Potato Joe said...

If I may, I believe Bill is referring to fig 2 from the Dong team al paper (sorry, can’t get Bevis outa my head "heh heh, he said Dong").

The second set of data is labelled with the typo "Physcis (subsets)."

Dan Carney said...

"(1) Physics of black holes, (2) Cosmology, (3) Classical general relativity, (4) Quantum information (5) Matter waves (6) Quantum mechanics (7) Quantum field theory in curved space time (8) general theory and models of magnetic ordering (9) Theories and models of many electron systems (10) Quantum gravity."

What kind of terrible false 10-chotomy is that? ;) Even if the papers are allowed multiple classifications, this kind of list seems pretty bogus.

That said, the rest of this seems interesting and useful to think about for a bit. I like the long-term impact thing--do you think that could be converted into a useful metric for funding and hiring purposes?

neo said...

one solution i've proposed is that top physics departments deliberate create hire and train non-string QG researchers. i.e researchers in LQG CDT AS EG etc

a concrete implementation would be for every university that has a string theory group, universities like princeton harvard yale stanford, MIT they also establish a LQG/LQC, CDT, AS group, MOND as QG, with funding phd's post docs grad students, even undergrad courses

What do you think about this proposal? Is there a particular candidate QG that you personally favor and think is most promising, and should other universities hire faculty who specialize in it?

Louis Tagliaferro said...

I see a lot of this article being relevant to the article you posted on December 12th and the need to be published due to Academia’s reward structure. Perhaps, we also are reaching human limits to understand and explain the Universe beyond the physics we now know? Either way I think many would agree there are only so many minds capable of practicing in the field at the level required. How many of those minds feel they will be better rewarded by applying their talents elsewhere?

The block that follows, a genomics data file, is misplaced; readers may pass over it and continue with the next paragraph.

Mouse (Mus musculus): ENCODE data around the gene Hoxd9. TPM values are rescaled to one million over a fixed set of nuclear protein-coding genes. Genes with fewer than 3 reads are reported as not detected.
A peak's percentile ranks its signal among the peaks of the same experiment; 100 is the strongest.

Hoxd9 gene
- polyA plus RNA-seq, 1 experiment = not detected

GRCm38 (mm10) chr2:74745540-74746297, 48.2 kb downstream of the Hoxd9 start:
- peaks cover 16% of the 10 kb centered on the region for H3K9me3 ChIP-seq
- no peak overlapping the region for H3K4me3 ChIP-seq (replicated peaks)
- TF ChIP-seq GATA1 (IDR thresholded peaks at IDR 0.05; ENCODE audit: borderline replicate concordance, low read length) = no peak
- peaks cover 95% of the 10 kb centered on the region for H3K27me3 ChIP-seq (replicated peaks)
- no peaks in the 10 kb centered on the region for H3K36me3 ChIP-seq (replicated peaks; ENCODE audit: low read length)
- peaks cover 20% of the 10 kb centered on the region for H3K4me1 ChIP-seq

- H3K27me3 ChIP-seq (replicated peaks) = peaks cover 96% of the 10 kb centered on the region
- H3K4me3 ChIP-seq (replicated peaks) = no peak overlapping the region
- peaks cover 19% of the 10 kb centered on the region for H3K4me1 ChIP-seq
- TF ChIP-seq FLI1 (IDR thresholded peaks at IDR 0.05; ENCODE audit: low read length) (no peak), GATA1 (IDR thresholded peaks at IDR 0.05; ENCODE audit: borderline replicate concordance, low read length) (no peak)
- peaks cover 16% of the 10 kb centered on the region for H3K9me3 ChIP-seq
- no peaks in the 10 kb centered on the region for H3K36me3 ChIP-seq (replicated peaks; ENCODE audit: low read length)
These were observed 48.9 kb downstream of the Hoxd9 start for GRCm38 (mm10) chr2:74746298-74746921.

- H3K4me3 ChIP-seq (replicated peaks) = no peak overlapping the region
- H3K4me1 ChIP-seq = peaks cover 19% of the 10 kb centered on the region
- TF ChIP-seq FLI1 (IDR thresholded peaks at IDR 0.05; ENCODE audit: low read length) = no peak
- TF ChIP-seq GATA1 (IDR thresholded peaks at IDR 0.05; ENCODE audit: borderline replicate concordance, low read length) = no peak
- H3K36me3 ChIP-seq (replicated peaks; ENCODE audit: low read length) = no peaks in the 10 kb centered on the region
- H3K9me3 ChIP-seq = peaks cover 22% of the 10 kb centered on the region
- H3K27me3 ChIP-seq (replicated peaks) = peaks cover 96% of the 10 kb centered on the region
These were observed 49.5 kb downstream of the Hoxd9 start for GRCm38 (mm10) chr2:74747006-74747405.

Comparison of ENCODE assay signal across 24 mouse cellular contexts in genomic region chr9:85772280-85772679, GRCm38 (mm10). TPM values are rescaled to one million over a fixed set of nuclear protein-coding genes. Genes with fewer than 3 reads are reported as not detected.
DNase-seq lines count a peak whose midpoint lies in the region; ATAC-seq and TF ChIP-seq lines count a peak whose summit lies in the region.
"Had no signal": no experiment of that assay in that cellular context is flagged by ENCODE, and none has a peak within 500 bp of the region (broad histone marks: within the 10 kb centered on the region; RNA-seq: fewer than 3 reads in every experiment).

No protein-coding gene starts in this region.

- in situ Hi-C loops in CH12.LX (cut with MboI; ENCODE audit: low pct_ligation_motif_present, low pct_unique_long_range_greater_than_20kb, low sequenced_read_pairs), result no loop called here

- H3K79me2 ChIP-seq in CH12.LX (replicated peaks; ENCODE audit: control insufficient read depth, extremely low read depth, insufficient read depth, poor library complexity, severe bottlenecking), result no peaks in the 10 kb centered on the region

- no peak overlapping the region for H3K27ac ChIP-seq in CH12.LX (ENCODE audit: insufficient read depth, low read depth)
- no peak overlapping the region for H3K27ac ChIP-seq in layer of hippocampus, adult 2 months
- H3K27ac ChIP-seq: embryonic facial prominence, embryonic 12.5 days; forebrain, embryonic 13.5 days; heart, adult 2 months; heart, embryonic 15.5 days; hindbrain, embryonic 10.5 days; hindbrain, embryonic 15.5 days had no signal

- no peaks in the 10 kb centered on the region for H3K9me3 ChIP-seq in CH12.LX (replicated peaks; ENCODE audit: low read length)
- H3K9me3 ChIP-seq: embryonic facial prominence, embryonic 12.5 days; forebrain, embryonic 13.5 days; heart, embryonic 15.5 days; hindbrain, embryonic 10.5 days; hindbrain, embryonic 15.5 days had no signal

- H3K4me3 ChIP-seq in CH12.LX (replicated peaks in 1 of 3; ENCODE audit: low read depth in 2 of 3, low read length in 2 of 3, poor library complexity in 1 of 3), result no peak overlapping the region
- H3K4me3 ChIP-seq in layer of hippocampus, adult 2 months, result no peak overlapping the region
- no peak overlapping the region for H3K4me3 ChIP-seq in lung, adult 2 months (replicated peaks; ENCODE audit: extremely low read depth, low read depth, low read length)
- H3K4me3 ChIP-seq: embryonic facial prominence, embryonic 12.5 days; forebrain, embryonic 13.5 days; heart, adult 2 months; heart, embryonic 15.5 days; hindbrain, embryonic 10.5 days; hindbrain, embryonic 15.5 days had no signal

Arun said...

What is the effect of the very large number of authors on an accelerator experiment paper?

Jeff said...

"...its dwindling relevance."

Thank you. Your writing reflects my own feelings, which I usually avoid posting because I'm not a physicist. It seems to me that the spread of untestable ideas like the multiverse is in the end self-correcting. If key members of the discipline choose to champion ideas that are "ineffective"--i.e., ideas that are widely viewed as being disconnected from the physical world--then the discipline will wither from lack of interested. Right now I think it's a real concern.

Sabine Hossenfelder said...

Dan,

What makes you say the list is "bogus"?

Tobias Kosub said...

Please differ.

Exp and Theo physics are so different in all the respects discussed in this blog.

One thing i have witnessed throughout the last 10 years or so:

experimentalists now have good training in working with large data, in automization and in simulations. they didn't have this before when computer natives were still too young. at that time this kind of support was sometimes provided through experts on the Theo side of the physics.

but now my feeling is that the lot of theorists have become too detached from experiments even in graspable field like cond mat.

therefore the realm of theo is pushed out beyond experiments, which is indeed a very difficult situation for all concurrent purely theoretical fields of physics.

Dan Carney said...